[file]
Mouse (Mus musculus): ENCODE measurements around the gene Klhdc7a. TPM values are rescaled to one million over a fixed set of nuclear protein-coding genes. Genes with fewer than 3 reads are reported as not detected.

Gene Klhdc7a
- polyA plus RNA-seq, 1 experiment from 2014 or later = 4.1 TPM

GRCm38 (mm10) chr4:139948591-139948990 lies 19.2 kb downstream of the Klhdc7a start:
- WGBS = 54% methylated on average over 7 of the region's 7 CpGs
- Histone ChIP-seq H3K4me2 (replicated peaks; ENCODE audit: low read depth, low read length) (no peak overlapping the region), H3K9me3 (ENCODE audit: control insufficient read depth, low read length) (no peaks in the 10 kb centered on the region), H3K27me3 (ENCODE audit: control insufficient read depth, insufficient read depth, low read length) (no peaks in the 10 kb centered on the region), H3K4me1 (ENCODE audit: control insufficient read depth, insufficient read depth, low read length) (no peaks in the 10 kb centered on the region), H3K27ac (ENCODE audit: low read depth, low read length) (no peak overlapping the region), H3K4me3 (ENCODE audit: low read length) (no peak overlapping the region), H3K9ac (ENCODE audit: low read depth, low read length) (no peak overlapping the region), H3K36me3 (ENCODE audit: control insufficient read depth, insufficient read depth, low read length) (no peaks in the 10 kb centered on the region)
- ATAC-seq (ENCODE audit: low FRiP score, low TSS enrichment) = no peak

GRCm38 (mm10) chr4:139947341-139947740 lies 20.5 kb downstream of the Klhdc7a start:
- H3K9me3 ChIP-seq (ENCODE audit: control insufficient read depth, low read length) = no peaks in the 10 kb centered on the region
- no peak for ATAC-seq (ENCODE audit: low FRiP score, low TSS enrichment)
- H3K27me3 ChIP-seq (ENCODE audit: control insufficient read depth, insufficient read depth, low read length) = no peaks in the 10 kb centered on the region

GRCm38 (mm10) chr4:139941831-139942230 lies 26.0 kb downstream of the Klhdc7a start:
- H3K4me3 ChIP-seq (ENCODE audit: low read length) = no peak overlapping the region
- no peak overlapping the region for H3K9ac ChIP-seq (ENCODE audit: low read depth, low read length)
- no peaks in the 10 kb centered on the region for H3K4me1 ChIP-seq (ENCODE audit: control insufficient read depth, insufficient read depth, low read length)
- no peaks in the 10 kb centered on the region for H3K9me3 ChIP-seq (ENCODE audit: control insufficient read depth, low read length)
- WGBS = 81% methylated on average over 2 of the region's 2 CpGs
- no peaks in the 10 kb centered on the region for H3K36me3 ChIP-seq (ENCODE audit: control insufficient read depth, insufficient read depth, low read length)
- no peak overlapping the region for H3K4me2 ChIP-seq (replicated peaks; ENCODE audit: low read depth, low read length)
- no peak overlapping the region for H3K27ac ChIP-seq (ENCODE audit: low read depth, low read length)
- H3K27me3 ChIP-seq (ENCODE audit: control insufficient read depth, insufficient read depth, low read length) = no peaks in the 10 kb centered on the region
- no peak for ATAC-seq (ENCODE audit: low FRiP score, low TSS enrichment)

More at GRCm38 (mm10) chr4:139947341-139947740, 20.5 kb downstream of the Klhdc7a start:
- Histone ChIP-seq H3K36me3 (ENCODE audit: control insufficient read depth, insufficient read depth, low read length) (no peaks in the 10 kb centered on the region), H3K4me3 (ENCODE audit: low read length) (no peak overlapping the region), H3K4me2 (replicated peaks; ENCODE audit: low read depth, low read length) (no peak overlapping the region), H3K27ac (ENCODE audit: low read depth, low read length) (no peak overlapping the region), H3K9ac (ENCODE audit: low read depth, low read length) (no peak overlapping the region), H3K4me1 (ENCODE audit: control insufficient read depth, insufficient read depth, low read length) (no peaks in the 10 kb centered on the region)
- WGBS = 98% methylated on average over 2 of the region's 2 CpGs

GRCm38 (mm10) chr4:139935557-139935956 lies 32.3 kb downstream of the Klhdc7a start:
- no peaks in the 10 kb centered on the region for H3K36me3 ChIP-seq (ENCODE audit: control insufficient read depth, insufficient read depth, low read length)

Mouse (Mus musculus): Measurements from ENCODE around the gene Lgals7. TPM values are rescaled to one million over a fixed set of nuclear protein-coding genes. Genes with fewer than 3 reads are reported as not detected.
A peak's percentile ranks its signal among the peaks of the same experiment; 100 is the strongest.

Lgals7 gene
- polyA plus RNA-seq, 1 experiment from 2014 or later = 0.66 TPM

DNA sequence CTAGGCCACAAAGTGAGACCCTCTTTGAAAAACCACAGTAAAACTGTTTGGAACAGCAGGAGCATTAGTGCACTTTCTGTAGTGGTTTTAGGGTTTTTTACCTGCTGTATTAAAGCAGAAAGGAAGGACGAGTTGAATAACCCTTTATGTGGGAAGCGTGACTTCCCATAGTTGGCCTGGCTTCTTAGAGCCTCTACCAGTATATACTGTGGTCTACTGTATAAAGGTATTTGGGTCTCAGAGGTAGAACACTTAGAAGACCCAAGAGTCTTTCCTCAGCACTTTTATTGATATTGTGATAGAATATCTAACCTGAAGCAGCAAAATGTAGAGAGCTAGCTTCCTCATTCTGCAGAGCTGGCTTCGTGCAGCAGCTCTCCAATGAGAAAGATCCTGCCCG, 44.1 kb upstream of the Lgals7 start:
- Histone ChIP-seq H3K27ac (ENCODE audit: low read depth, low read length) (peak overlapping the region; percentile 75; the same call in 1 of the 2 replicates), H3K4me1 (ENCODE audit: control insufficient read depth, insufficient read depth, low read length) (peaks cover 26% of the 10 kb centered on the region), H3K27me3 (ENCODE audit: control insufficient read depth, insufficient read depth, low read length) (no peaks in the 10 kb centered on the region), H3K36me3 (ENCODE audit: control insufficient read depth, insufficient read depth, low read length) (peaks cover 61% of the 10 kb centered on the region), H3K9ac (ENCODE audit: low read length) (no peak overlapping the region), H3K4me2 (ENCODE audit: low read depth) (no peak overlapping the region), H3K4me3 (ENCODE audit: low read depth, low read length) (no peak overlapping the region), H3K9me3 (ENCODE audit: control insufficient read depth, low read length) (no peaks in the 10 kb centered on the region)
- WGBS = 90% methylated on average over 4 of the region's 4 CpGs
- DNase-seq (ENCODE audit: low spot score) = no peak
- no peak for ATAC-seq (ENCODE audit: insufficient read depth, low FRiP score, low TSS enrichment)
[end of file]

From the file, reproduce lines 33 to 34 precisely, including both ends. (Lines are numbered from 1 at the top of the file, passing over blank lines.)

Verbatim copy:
- Histone ChIP-seq H3K27ac (ENCODE audit: low read depth, low read length) (peak overlapping the region; percentile 75; the same call in 1 of the 2 replicates), H3K4me1 (ENCODE audit: control insufficient read depth, insufficient read depth, low read length) (peaks cover 26% of the 10 kb centered on the region), H3K27me3 (ENCODE audit: control insufficient read depth, insufficient read depth, low read length) (no peaks in the 10 kb centered on the region), H3K36me3 (ENCODE audit: control insufficient read depth, insufficient read depth, low read length) (peaks cover 61% of the 10 kb centered on the region), H3K9ac (ENCODE audit: low read length) (no peak overlapping the region), H3K4me2 (ENCODE audit: low read depth) (no peak overlapping the region), H3K4me3 (ENCODE audit: low read depth, low read length) (no peak overlapping the region), H3K9me3 (ENCODE audit: control insufficient read depth, low read length) (no peaks in the 10 kb centered on the region)
- WGBS = 90% methylated on average over 4 of the region's 4 CpGs